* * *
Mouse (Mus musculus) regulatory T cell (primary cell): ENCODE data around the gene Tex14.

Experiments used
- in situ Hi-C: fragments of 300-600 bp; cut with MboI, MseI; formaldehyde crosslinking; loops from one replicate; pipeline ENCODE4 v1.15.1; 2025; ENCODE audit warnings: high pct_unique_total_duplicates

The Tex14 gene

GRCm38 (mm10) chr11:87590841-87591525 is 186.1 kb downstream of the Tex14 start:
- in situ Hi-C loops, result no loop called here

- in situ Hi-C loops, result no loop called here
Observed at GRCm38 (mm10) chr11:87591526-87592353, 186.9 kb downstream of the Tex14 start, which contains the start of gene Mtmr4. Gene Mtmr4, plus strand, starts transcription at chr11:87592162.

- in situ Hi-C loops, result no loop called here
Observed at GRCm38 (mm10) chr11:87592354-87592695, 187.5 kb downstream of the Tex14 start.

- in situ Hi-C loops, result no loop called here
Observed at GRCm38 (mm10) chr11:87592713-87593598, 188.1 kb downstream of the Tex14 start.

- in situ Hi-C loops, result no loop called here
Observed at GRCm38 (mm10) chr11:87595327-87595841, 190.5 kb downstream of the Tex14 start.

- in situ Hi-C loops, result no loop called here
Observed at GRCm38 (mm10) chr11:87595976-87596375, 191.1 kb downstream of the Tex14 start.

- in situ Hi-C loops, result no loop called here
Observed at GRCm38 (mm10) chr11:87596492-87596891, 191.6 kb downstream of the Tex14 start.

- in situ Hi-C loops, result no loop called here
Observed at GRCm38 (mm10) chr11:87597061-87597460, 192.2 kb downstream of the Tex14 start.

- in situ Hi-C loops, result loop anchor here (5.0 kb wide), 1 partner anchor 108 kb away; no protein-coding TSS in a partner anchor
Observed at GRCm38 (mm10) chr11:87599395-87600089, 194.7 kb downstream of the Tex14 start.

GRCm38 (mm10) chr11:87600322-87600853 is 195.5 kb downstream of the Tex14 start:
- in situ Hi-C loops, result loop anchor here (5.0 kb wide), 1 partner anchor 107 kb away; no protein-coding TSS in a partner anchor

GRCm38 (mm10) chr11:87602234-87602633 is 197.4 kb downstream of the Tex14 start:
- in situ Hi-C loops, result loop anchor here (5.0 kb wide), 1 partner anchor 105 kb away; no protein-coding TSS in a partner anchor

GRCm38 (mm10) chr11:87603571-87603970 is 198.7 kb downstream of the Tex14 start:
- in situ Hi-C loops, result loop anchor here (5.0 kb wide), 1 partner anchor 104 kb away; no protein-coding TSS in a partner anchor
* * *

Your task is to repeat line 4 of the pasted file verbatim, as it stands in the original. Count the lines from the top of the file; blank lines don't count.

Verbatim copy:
The Tex14 gene